“Gene” Chen Jinhong was a pioneer of Chinese martial arts in the United States. He was one of the first to bring Chen Style Taijiquan to the west at a time when China was closed to outsiders and the art was largely inaccessible and unknown. I was fortunate enough to meet and then train with him for approximately five years, from 1996 till 2001. In relation to the importance of his contribution to the art at the time and the particular depth and quality of his teaching, precious little has been offered online about who he was, his history, and what it was like to learn from him. This essay is part of an effort to honor his art, and teaching and to express appreciation for his generosity and guidance.
Chen was born in Shanghai in 1938. His family later moved to Hong Kong and then eventually to San Francisco, where he taught Chinese martial arts classes.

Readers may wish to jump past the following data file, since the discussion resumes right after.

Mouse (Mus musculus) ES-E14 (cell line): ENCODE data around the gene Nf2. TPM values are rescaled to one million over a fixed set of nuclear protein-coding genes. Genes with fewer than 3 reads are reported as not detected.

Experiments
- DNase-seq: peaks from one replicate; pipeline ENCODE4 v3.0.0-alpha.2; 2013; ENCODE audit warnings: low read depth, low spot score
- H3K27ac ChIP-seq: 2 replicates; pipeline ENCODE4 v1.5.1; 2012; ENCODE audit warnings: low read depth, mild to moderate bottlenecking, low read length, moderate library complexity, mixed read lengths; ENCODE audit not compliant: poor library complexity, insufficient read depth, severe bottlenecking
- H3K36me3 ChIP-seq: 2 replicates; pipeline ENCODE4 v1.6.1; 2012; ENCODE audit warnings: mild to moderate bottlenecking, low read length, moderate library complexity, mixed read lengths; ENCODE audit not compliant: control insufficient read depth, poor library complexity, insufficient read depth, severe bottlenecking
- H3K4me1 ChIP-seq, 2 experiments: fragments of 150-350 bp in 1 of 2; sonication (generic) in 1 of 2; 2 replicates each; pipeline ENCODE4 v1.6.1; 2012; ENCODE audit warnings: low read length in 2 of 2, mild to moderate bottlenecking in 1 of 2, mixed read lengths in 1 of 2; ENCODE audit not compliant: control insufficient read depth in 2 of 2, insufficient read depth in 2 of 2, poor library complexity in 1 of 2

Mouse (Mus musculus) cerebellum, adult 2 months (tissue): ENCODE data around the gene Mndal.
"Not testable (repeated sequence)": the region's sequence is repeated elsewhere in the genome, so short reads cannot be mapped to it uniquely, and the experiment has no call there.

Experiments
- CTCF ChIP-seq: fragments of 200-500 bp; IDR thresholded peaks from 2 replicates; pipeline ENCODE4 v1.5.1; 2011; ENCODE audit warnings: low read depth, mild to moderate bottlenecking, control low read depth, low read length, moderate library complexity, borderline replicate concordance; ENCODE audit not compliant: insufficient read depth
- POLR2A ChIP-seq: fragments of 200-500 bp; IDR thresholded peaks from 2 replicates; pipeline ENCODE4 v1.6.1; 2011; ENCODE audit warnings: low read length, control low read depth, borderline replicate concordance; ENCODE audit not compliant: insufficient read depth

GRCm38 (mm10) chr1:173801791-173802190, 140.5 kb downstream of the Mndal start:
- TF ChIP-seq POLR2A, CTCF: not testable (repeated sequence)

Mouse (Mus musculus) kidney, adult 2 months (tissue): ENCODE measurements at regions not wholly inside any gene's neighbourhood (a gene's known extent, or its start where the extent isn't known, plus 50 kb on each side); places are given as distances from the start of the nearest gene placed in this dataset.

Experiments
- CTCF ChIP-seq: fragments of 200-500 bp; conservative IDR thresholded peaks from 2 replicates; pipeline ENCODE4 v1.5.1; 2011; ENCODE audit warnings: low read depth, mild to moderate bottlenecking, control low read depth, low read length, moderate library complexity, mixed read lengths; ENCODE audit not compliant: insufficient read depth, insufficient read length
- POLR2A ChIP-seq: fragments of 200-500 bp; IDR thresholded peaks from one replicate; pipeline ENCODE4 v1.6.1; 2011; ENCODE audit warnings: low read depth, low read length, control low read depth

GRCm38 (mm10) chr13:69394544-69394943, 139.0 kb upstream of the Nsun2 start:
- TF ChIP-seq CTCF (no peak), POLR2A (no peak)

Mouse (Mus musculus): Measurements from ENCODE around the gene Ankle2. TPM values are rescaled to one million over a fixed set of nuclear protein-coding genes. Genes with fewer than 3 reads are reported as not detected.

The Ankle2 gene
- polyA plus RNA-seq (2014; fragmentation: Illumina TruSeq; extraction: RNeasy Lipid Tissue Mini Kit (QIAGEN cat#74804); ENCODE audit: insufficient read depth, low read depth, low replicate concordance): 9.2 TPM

Chen had achieved ‘master’ status in Southern Praying Mantis—also known as Zhu Gar, or Zhu family gongfu—during his youth in Hong Kong. Zhu Gar is a Hakka (southern) system that is in fact not related to other mantis systems at all. According to Chen, the Zhu family changed the public name of their system in the interest of self-preservation, after facing persecution by the incoming dynasty of the day due to their family connections to the previous dynasty.
Zhu Gar kungfu
Chen apparently learned Zhu Gar in a location near where Bruce Lee was studying gongfu, and had met him as well in those days. Zhu Gar as he knew it was a system laser-focused on aggressive fighting and killing strikes. He was very proficient at it, with a highly developed “semi-internal” body method as he called it.
‘Gene’ Chen Jinhong demonstrating Zhu Gar Kyun kungfu
Very few people will ever be the martial arts obsessive Gene Chen was, and Zhu Gar, as effective as it is was Read the rest of this entry →